A Randomized Trial of Wraparound Facilitation Versus Usual Child Protection Services

Dillon T. Browne, Sofia Puente-Duran, Aron Shlonsky, Lehana Thabane, Dominic Verticchio

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7 Citations (Scopus)


Objective: To evaluate whether the addition of a wraparound facilitator to regular child protection services improved child and family functioning over 20 months. Method: A single blind randomized controlled trial with concealment and stratification across three sites (N = 135 eligible families with substantiated maltreatment). Results: Based on 2 × 2 mixed analysis of variance and intention to treat, both groups improved in child impairments, d = −.60 [−.81, −.39], caregiver psychological distress, d = −.33 [−.52, −.13], and family resources, d =.44 [.27,.62]. No measurable benefit was associated with the intervention (e.g., child impairments, d =.14 [−.12,.52]). However, treatment fidelity analysis revealed that many components of wraparound were either missing or present in both groups. Conclusions: The presence of a facilitator alone did not appear to improve child or family functioning if the various components of wraparound were not adequately implemented.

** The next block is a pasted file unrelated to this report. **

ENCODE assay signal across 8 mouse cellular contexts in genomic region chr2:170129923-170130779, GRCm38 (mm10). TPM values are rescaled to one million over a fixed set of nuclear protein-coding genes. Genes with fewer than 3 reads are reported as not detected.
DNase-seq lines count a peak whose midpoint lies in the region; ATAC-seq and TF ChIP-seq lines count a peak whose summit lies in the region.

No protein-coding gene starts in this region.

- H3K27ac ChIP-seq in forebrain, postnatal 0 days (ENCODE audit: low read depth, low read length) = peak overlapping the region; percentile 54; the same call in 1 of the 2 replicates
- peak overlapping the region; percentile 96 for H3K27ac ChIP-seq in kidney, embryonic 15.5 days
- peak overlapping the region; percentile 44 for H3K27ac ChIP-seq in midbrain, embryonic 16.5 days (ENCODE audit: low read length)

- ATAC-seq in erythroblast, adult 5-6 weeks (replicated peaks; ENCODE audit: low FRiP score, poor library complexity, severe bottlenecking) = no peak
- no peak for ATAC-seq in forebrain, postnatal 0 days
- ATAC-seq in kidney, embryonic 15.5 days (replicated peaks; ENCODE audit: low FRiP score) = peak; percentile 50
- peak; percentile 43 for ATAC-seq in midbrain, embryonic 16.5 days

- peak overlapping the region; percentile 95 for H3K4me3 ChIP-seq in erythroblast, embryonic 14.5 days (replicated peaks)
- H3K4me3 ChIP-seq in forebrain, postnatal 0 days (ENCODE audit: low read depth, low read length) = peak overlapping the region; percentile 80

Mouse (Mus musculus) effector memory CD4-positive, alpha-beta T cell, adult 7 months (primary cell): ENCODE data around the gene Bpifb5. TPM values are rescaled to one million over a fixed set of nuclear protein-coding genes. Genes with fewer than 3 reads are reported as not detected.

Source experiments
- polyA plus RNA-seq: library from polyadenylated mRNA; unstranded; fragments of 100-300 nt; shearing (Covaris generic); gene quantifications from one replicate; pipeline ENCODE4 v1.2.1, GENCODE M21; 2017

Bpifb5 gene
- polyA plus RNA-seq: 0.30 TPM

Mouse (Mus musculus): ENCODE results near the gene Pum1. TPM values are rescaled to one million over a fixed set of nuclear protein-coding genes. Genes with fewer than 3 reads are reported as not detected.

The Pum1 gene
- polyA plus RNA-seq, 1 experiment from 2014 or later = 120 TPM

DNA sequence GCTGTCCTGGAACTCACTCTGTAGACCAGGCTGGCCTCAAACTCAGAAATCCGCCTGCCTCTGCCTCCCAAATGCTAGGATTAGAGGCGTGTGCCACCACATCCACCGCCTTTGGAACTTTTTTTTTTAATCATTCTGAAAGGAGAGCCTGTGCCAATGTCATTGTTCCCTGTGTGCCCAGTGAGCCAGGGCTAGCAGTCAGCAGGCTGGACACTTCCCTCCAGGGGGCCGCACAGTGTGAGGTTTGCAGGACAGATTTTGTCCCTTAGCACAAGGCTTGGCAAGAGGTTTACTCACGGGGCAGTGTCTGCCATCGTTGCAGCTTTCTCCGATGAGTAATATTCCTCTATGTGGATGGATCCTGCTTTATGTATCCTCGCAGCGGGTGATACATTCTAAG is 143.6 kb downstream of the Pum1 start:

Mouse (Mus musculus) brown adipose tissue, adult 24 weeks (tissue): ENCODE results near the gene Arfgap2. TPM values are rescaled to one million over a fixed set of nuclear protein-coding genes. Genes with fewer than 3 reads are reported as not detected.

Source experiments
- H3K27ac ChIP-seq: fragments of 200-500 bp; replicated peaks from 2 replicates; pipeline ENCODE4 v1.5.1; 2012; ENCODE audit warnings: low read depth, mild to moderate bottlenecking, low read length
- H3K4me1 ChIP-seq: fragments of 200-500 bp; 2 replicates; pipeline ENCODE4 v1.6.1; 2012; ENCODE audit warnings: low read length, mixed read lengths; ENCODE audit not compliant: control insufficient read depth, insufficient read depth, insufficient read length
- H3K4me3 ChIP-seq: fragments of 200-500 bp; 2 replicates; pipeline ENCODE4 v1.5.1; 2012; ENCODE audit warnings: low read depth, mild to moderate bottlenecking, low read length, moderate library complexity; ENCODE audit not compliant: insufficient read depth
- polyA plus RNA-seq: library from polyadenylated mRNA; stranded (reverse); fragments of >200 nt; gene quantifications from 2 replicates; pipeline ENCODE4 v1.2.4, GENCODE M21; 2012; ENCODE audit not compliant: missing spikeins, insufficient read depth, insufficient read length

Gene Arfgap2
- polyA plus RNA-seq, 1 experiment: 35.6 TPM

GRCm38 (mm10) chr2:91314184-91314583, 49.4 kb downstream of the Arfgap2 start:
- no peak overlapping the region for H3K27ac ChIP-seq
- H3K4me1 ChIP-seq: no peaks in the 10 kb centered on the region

Original languageEnglish
Pages (from-to)168-179
Number of pages12
JournalResearch on Social Work Practice
Issue number2
Publication statusPublished - Mar 2016
Externally publishedYes


  • child abuse
  • child neglect
  • child welfare
  • community intervention
  • RCT

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